Federal Reserve Chairman Ben Bernanke took the unusual step Tuesday of asking Congress' investigative arm to conduct a "full review" of the Fed's role in bailing out insurance giant American International Group.
The Fed chief's move is aimed at defusing criticism of the government's $182 billion rescue. The bailout sparked public outrage and demands in Congress for more information, especially after it was revealed that millions in bonuses would go to employees in the AIG division most responsible for the company's need for a bailout.
The Committee on Oversight and Government Reform in the House of Representatives has an investigation under way that seeks to provide a fuller picture of the AIG bailout. Those lawmakers are interested especially in details involving billions in payments AIG made to Goldman Sachs and other Wall Street firms that did business with the insurer. Some lawmakers want to know why those firms were paid fully and why concessions were not demanded.
"To provide a comprehensive response to questions that have been raised by members of Congress, the Federal Reserve would welcome a full review by GAO of all aspects of our involvement" in the AIG bailout, Bernanke wrote in a letter to the Government Accountability Office, the investigative arm of Congress.
Bernanke said the Fed, the U.S. central bank, already has provided information to Congress on the AIG rescue, has made "a large amount" of information available to the public and provided information to other oversight bodies such as the Special Inspector General for the Troubled Asset Relief Program.
Congress passed a law last year giving the GAO authority to review Fed documents in the AIG bailout. The GAO said Bernanke's request will be weighed against other demands on the agency's staff.
Rep. Darrell Issa of California, the top Republican on the House Oversight and Government Reform Committee, sounded a skeptical note about Bernanke's interest in openness.
"If the Fed is as vested in oversight and transparency as they claim in this letter, they should be quick to provide us with all the support we need to complete this bipartisan investigation," Issa said.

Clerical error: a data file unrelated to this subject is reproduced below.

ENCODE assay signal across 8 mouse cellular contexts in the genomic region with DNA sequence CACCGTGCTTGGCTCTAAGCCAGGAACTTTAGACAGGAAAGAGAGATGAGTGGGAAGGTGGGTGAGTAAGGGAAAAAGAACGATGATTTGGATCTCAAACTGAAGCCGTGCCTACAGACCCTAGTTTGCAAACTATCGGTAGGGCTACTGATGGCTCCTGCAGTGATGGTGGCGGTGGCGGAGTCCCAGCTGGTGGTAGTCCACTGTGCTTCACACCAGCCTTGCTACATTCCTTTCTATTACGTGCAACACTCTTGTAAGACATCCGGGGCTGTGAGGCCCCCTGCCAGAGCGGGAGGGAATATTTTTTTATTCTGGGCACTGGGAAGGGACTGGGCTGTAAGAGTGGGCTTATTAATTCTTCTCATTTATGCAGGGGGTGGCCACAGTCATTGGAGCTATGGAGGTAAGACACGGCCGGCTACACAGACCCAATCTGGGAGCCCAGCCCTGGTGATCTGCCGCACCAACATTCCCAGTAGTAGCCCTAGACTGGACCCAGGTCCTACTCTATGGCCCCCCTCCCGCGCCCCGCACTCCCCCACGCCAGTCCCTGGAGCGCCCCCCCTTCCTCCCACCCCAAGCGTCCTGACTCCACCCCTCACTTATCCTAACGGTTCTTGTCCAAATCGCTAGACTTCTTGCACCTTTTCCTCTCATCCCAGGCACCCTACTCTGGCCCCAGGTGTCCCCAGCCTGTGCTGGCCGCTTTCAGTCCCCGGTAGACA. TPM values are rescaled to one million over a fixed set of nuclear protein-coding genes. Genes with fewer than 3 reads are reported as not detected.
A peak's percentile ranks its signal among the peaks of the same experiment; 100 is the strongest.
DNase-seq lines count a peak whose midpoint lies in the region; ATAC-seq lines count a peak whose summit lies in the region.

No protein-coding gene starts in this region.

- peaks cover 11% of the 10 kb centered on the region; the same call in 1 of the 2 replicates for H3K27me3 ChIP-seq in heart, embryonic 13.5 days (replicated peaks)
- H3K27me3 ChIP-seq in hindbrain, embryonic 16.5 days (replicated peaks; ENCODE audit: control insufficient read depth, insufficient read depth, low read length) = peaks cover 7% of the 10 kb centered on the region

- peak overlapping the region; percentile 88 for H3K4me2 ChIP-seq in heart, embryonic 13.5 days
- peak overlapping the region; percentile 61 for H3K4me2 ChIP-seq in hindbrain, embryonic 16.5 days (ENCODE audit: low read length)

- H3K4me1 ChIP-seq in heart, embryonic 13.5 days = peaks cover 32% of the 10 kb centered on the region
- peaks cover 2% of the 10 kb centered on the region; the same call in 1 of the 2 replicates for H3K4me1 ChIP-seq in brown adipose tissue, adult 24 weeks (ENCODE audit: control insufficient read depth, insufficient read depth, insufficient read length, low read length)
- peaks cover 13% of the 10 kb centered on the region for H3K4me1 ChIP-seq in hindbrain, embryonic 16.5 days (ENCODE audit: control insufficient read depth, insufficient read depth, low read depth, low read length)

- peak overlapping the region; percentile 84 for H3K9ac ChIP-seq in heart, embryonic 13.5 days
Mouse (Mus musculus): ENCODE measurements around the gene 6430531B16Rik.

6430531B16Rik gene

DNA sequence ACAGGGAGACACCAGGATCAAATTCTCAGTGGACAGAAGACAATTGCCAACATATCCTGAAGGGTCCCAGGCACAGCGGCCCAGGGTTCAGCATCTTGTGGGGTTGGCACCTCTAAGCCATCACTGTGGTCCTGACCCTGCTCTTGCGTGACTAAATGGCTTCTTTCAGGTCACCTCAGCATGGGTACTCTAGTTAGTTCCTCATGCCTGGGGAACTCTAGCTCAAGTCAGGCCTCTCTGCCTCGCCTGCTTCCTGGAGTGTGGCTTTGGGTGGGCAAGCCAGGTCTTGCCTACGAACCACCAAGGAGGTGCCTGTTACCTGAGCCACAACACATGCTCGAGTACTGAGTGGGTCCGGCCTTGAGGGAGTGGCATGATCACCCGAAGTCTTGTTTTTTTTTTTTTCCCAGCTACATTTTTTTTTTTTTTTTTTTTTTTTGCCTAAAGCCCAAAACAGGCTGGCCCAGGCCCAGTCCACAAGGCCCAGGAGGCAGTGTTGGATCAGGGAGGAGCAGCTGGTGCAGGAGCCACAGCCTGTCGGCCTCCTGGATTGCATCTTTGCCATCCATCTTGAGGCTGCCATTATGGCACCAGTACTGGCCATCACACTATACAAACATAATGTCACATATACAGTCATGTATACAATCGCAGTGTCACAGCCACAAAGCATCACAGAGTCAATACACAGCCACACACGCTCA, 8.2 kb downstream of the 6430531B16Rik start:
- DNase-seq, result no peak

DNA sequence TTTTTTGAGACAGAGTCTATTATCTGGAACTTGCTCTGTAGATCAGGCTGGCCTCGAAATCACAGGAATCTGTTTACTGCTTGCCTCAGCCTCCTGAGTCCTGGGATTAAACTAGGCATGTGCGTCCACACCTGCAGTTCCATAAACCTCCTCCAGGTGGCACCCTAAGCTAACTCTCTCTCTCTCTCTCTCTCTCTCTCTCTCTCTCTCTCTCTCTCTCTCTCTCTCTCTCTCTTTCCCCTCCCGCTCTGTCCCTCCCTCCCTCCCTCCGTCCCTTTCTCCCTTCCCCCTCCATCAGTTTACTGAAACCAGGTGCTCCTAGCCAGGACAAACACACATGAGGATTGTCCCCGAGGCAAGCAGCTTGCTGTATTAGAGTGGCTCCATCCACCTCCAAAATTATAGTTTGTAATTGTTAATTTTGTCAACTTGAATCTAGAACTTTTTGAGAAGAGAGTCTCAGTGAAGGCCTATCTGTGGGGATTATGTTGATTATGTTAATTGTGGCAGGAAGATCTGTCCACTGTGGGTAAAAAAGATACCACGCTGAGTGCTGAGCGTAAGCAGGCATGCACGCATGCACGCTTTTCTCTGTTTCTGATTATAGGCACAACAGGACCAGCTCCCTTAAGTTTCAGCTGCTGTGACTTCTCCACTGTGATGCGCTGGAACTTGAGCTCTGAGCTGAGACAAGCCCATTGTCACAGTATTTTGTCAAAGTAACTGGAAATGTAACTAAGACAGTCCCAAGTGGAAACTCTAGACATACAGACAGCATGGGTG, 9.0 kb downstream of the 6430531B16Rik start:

Shortly after Issa spoke, the Federal Reserve Bank of New York said it delivered more than 250,000 pages of AIG documents to the House committee. The New York Fed also said it did not pressure AIG into holding back information to the public about payments to the Wall Street firms.
Besides getting money from the $700 billion taxpayer-funded bailout program overseen by the Treasury Department, AIG also was given a $60 billion line of credit from the Fed. The company is tapping around $22 billion.
In the letter, Bernanke said the Fed expects to be "fully repaid" by Sept. 16, 2013, five years after the first lifeline was thrown to AIG.
Bernanke once again defended the Fed's decision to provide credit to the troubled insurer at the height of the financial crisis in the fall of 2008. AIG's failure — which would have followed the global shock from Lehman Brothers' collapse — "would likely have led to a significant intensification of an already severe financial crisis and a further worsening of global economic conditions," Bernanke said.
Despite complaints of secrecy about some details of the AIG rescue, Bernanke said it is important to explain to Congress and the public that the Fed and Treasury acted in the "best interests" of the United States and taxpayers in crafting the AIG rescue.
The overarching goal, he said, "was to preserve the financial system and to protect households and businesses from potentially calamitous effects on the U.S. economy, while doing everything possible to protect the American taxpayer."
Sen. Bernie Sanders, an independent from Vermont, who opposes Bernanke's nomination to a second term as Fed chairman because he is so angry over the bailout of AIG and other companies, welcomed Bernanke's request for a GAO review. "The American people have a right to know exactly what happened to all of the money Ben Bernanke's Fed put at risk," he said.
Sanders wants to subject the Fed to more oversight through congressional audits. Bernanke opposes that, fearing it would insert Congress into the Fed's interest rate decisions to steer the economy.